Some hints of problems

There is likely to be even greater unity shown by the two parties in the future, with Felix Marwick reporting that "Little promised some joint policies would be on the way, signalling greater co-operation on economic policy and principles" - see: A show of unity, but no new policy.

But Marwick also raises the issue of the elephant in the room yesterday, saying that Little claims that he "hasn't even thought about" whether Winston Peters' support might be necessary to form a coalition government, "nor whether someone like Peters would take a Deputy Prime Minister role over Turei."

Little is reported as saying that "I'm not going to negotiate the formation of a government before the voters have their say." Similarly, he won't say who would be his preferred Deputy Prime Minister if not Annette King, again using the line that voters need to have their say first.

And Greens are also showing their discomfort about doing a deal with Labour to get former Police Association president Greg O'Connor elected - see Jenna Lynch's Labour, Greens contemplate Ohariu deal.

But in terms of potential Labour-Green electorate deals, Andrew Little has just announced that they apparently won't occur - see RNZ's Labour and Greens not 'carving up' electorates, portfolios.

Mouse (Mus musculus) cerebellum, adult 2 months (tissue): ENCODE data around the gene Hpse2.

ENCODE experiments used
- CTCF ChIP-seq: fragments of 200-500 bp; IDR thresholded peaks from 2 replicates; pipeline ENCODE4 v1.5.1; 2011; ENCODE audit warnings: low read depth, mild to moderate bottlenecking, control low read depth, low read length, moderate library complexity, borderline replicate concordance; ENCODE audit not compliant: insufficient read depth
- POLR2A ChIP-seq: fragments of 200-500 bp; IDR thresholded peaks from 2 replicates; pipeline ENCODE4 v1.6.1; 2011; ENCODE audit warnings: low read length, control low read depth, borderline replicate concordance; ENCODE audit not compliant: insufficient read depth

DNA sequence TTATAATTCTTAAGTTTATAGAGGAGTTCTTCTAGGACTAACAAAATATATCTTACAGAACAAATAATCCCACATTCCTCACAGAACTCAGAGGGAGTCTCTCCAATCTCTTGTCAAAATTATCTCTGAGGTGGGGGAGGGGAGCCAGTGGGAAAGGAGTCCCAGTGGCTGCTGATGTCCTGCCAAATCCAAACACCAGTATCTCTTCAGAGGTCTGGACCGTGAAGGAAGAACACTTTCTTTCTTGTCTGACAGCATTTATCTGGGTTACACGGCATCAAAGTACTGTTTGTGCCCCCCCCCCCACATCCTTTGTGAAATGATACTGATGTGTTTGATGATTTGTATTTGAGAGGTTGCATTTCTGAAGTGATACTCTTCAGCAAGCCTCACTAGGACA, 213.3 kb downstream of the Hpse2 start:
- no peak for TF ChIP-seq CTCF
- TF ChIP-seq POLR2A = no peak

And finally, there's the biggest global issue of the moment - Trump's latest moves against certain Muslim countries and citizens who wish to migrate to the US. Could a Labour-Green New Zealand government be complicit in helping the Trump administration? Labour and the Greens have very different views on our intelligence and security arrangements. Jane Patterson reports on this: "Mr Little was asked if New Zealand should stay in Five Eyes after comments made by the US President Donald Trump about sanctioning the torture of terror suspects. He said Labour supported staying in the network, and that had not changed under Mr Trump's presidency. "Five Eyes is about getting information that helps with the security of our nation. "New Zealanders care about making sure they're safe and secure." Ms Turei said the Greens had always opposed New Zealand's involvement. Their view remained unchanged" - see: Labour, Greens deliver joint State of the Nation speech, divided over Five Eyes intel network.